Arguably, as art it’s certainly sentimental and as history it’s presumptive, particularly in the appropriation and supposed interpretation of Jessie Ellman’s private memories – who are we to really know what Ellman felt and imagined in the years after William’s death – but that aside, Churchill’s intent is particularly interesting, and using art to examine complex ideas of remembrance, especially beyond living memory is a successful outcome of this show. How and who we decide to remember is a question that runs through this exhibition and, as the centenary events have demonstrated, after a 50-year focus on soldiers in the national collective memory, so many other aspects of the war had simply been written out of the story.

To reinforce this idea that art can help to create and embed memories, even other people’s, the second part of Echoes Across the Century hands the baton to over 200 secondary school pupils who have developed their own responses to Churchill’s work and assumed memories of the First World War. This room, designed like a trench, is broken up into various segments that display the art by category, and for the first time takes the viewer into wider and unexpected aspects of warfare. Primarily concerned with the supply chain, there are paintings, models and sculpture that think about the concept of total war and the variety of supporting mechanisms that kept the show on the road.

Above all, war is a system, and while we continue to prioritise the experience of soldiers who by far bore the brunt of fighting and loss, this part of this exhibition gives a much broader picture, even for those who know the subject well. In the first section, pupils have created some memory boxes, like Churchill’s, to commemorate Hospital Ships with pill bottles, tins and stained bandages, each with an explanation of the artist’s intent to understand what inspired their choices.

Most fascinating is a section on spectacles, supplied to some soldiers to keep them fighting, but here take on a sinister aspect. One A-Level pupil from Dunraven School has painted a headshot of a soldier with what from a distance looks like dark round sunglasses. But as you move closer you see that his entire eye-well has been cut out entirely and all that remains are the frames and arms of the glasses. Instead at the back of his eyes, looking through layers of cut out card that link to Churchill’s dream boxes, are a scene of smoke and destruction in his right eye, and one of calm moonlight in the left. It’s a bold and unusually sharp piece about the vast difference between men’s noble expectations of war and the grim mechanised reality.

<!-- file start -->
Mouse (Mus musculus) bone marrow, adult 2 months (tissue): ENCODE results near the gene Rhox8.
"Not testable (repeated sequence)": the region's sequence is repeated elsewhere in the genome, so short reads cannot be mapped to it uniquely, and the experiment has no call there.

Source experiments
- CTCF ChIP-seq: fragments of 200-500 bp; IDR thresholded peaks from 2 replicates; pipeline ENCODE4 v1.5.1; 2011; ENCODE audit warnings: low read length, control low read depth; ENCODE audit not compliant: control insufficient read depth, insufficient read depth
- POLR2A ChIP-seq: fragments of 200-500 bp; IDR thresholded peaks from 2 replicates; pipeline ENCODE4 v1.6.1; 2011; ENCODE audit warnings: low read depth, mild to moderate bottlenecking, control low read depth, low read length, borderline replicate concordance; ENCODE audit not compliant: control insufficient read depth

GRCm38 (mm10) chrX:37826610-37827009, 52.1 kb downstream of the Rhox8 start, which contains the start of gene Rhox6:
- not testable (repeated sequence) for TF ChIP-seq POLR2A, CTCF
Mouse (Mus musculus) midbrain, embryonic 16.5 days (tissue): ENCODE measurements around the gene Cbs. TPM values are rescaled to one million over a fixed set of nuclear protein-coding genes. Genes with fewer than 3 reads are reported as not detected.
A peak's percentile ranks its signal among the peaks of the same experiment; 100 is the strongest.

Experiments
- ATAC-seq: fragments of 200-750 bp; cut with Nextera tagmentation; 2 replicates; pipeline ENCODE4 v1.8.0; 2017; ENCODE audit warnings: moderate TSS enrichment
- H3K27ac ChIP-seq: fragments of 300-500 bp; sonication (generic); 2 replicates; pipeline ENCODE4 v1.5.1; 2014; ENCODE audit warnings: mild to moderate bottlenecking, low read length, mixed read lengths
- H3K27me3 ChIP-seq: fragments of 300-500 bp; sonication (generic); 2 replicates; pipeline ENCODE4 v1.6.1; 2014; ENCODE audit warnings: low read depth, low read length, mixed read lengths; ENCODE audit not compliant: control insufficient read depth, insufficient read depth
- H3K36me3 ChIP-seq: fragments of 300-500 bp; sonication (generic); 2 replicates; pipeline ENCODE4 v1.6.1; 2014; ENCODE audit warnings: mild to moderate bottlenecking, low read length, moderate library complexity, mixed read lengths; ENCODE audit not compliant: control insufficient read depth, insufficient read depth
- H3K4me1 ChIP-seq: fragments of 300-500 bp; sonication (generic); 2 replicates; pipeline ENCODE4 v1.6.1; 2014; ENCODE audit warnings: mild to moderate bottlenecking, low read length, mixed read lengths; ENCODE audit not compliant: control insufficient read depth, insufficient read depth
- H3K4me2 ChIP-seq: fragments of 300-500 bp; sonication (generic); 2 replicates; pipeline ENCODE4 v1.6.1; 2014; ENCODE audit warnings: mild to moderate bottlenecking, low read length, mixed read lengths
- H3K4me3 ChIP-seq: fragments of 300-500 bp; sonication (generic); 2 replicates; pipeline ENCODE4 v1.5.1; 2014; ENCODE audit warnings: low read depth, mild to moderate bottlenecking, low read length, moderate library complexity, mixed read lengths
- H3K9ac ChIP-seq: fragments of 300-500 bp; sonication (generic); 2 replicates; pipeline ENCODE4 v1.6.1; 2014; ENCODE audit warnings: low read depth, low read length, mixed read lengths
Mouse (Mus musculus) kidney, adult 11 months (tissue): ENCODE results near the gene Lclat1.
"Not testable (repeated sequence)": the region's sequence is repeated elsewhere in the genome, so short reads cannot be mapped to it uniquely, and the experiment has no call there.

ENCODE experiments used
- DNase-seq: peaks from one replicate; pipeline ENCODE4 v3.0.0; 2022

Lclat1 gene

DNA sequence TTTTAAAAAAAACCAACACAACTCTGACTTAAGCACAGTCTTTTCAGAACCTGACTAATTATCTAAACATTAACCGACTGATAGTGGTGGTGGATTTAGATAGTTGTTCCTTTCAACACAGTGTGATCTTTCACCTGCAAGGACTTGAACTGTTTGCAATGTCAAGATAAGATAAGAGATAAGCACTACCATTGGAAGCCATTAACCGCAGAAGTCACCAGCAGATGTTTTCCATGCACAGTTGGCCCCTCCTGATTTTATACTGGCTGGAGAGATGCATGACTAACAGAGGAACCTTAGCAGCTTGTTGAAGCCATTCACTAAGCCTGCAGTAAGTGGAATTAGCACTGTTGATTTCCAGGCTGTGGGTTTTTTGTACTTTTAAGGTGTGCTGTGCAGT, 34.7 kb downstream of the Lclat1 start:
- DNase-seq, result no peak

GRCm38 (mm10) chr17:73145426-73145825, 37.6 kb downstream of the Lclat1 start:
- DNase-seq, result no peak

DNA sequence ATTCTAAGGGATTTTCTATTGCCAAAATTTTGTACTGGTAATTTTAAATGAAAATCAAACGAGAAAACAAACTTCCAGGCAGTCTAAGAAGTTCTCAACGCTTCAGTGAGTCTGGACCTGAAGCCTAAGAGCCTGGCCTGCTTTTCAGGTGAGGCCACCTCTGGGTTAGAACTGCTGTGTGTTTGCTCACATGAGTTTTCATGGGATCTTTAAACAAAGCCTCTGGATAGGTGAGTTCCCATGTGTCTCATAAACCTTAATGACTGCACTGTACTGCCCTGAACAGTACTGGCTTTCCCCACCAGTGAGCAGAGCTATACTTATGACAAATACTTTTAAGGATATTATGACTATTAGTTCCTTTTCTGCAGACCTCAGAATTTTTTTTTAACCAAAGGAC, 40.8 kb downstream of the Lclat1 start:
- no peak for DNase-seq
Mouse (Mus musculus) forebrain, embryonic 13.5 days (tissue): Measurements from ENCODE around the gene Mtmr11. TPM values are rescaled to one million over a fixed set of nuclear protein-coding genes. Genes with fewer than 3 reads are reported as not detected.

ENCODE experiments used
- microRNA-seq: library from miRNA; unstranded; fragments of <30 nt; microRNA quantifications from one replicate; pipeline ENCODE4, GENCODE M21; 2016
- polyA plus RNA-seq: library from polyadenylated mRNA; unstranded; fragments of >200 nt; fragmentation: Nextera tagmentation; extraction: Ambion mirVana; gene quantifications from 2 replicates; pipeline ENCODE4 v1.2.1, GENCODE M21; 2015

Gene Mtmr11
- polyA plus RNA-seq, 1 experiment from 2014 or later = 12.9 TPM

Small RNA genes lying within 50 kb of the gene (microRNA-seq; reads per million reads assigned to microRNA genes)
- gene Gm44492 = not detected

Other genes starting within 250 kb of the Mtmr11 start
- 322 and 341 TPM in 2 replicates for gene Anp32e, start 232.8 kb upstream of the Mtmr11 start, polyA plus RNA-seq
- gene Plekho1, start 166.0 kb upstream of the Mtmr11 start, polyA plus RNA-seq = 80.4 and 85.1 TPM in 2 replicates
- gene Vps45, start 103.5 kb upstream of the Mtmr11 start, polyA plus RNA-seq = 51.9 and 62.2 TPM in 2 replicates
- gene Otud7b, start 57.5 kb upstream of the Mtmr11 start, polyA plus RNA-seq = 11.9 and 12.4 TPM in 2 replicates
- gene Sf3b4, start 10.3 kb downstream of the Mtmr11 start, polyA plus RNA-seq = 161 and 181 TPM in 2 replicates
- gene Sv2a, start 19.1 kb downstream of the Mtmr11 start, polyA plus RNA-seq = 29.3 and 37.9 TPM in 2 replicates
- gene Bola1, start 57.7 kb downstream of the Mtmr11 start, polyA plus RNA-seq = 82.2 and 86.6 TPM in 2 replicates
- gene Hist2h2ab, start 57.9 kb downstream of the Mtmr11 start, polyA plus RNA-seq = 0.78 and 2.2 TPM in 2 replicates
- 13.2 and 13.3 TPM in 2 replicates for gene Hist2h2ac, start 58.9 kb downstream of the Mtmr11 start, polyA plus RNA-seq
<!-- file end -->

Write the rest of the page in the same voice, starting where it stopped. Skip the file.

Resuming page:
Horses, the air force, rations tins and saddlery all get the artistic treatment, and while not explored in much depth are a worthy reminder that the provision of basic necessities to every man fighting was a huge industrial process that had to be managed and controlled. It concludes with hundreds of individually created butterflies in cases that echo Churchill’s focus on personal memory and returning to individual impacts of warfare. Echoes Across the Century may not always reflect the bigger-picture history as carefully as the individual stories, but it does remind us that while the First World War may feel remote, its emotional impact continues to be felt. And in a period where we’ve begun to think about the war from multiple perspectives, restoring the expression of female grief to the story helps us to understand why this is a war that, as a society, we will not forget.

Echoes Across the Century is at the Guildhall Art Gallery until 16 July. Entrance is free and the gallery is openly daily. Follow this blog on Twitter @culturalcap1

Advertisements

Sussex Modernism: Retreat and Rebellion – Two Temple Place

Sussex Modernism, Two Temple Place

What inspires an artist has long been one of art’s most interesting questions. Two Temple Place think they have the answer – Sussex – at least for some of the leading proponents of modernism in the early part of the twentieth-century. Much of this was a reaction against the exigencies of modern life with numerous well known creatives including Vanessa and Julian Bell, Virginia and Leonard Woolf, Duncan Grant, Lee Miller and Salvador Dali decamping to Sussex to escape the industrial crowding of London, seeking a more relaxed, nature-led and sometimes communal form of living.